The night before Hurricane Irene would hit NYC in August 2011, Peter Ng and I walked down Eighth Avenue after work in the New York Times R&D Lab, discussing how we expected loads of people to be sharing their preparations and experience of the storm through photos posted to Instagram. So we decided to spend that night hacking together a simple website that captured these images as they were posted and display them in a simple, grid-based layout.
After it went live the next morning, news of the site spread rapidly through Twitter. Many people valued the authentic way in which Instacane brought a unique, authentic angle to the coverage of the storm, in contrast to the produced and hyped up ways in which mainstream media outlets covered the story. Some news sites covered the unique approach, such as NBC News, VentureBeat, and even Instagram's own blog.
So when Hurricane Sandy was bearing down on the U.S. East Coast in October 2012, we had a bunch of folks reach out asking if we'd turn the site back on. We fired things back up as the storm approached and once again, the site became a popular source for people seeking on-the-ground accounts of the storm's impact. This time around, CBS News, The New York Times, The Huffington Post, and TechCrunch covered the site, which was also named by PBS Mediashift as the Most Innovative Digital Coverage of Superstorm Sandy.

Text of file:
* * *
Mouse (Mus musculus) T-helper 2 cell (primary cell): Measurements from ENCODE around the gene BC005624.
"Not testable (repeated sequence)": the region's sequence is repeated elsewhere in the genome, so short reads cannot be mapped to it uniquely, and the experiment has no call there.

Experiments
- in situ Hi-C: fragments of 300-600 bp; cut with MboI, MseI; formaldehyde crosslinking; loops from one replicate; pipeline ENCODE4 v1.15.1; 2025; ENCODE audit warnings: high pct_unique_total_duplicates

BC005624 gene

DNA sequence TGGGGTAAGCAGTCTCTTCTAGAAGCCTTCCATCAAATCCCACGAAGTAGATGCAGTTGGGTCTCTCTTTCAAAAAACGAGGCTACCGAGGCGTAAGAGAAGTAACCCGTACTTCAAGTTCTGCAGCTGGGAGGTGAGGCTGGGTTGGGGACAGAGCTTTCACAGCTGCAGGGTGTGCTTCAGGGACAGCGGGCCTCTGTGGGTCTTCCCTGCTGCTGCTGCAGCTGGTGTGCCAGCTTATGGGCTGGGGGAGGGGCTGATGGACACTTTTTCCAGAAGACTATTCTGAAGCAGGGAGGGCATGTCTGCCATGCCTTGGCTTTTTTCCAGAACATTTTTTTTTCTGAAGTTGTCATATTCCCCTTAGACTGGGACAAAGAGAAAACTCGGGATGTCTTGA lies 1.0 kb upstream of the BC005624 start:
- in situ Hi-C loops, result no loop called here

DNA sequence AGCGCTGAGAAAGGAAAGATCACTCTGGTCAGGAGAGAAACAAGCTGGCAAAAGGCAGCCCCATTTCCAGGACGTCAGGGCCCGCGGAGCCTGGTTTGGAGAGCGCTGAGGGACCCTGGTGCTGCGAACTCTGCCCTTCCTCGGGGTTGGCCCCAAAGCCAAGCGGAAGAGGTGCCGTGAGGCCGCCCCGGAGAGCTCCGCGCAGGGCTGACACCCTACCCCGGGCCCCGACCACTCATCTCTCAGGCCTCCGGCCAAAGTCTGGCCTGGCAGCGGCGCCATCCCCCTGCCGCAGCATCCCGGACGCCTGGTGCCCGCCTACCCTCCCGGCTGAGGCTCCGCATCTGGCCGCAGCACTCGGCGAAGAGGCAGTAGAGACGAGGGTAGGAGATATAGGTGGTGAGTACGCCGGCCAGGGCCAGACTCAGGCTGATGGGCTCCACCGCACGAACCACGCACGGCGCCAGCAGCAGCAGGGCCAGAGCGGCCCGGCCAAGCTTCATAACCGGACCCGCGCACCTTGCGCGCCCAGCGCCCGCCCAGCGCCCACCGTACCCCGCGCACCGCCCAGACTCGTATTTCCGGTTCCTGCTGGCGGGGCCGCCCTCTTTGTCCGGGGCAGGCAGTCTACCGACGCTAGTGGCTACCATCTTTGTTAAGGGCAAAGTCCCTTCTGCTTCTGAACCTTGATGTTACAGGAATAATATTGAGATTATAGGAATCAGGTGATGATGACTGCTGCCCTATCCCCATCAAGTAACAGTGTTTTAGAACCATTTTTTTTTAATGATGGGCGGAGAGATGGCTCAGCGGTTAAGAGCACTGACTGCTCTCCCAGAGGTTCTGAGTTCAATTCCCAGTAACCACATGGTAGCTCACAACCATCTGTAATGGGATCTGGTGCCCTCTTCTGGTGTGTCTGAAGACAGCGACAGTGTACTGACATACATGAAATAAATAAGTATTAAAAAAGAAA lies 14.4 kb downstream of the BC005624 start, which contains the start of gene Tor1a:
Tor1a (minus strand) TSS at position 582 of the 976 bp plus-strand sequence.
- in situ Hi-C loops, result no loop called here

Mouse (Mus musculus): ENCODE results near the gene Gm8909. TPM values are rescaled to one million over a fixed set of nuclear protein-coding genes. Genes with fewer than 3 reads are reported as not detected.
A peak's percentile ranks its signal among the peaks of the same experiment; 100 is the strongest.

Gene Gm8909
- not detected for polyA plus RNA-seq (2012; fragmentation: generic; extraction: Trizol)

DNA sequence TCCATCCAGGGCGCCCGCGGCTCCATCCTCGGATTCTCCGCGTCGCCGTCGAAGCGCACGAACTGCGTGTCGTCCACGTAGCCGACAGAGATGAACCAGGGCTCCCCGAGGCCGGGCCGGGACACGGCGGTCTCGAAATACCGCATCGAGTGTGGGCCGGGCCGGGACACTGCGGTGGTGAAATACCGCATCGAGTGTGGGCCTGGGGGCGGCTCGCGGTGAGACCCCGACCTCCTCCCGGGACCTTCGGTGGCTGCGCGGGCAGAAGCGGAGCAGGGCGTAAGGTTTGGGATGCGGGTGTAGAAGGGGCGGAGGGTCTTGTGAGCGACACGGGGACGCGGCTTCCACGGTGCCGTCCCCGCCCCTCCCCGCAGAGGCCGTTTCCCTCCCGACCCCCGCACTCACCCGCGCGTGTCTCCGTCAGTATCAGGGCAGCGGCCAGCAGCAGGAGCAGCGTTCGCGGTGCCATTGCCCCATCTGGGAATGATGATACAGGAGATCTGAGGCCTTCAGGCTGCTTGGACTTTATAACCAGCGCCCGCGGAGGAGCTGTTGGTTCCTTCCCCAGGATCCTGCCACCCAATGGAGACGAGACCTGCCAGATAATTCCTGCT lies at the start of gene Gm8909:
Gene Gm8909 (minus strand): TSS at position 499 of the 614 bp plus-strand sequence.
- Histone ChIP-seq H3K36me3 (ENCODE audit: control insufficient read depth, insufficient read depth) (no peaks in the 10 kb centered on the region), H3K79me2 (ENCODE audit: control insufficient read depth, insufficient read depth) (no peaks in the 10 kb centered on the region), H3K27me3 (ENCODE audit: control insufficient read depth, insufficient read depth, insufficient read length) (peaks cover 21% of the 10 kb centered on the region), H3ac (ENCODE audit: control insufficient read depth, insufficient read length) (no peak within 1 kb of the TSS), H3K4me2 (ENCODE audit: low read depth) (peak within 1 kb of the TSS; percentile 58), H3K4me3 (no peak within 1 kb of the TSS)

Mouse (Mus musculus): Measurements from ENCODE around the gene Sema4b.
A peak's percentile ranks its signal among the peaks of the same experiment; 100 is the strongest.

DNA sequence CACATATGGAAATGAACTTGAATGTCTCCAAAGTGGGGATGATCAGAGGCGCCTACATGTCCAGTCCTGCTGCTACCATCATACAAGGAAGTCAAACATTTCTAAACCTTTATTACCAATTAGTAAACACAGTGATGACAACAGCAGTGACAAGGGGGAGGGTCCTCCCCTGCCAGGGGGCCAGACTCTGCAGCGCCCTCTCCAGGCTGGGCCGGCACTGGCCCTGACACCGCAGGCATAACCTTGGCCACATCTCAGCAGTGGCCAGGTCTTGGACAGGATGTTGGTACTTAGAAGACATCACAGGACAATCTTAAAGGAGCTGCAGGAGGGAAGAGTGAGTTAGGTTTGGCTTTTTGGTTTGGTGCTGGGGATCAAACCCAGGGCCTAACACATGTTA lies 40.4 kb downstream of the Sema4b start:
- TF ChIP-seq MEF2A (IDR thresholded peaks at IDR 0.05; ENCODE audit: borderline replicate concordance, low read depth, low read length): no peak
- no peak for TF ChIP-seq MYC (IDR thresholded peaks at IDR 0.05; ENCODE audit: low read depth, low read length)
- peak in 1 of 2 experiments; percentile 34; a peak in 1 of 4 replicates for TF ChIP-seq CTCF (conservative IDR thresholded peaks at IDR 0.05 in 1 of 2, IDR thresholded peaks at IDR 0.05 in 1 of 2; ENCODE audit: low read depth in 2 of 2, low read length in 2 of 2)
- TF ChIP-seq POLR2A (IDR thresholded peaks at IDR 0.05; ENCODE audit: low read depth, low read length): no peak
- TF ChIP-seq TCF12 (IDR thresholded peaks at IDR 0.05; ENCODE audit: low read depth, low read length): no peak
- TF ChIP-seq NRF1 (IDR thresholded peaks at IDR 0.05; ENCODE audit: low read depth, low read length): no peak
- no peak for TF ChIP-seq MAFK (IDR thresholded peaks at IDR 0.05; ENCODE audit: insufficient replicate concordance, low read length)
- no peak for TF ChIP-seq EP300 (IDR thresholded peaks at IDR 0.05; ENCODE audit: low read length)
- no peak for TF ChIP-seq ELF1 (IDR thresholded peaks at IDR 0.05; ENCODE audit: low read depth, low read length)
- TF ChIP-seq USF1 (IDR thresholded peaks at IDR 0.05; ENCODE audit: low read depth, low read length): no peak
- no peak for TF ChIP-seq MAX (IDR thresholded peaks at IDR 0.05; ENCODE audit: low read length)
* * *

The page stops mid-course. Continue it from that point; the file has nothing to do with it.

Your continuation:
Since 2000, I've been saving the boarding card for each flight that I take. Even as airlines have introduced options to print-at-home or scan your mobile phone, I still religiously print mine out at the airport before each flight in order to save this memento from each trip.
I've lost some of them along the way, but over the years I've amassed a huge pile of boarding cards which have been tucked away in a box, stuffed in a closet of a spare room of my house. Every once in a while, I'll find myself shuffling through them, reflecting back on the different journeys I've taken.
In order to better organize and preserve these memories, I've digitally archived all of the boarding cards and hacked together a simple website to serve as a living representation of the collection as I continue to add to it. By capturing the details of each flight, I'm now able to better visualize the collection in new ways, such as on an interactive map or through leaderboards.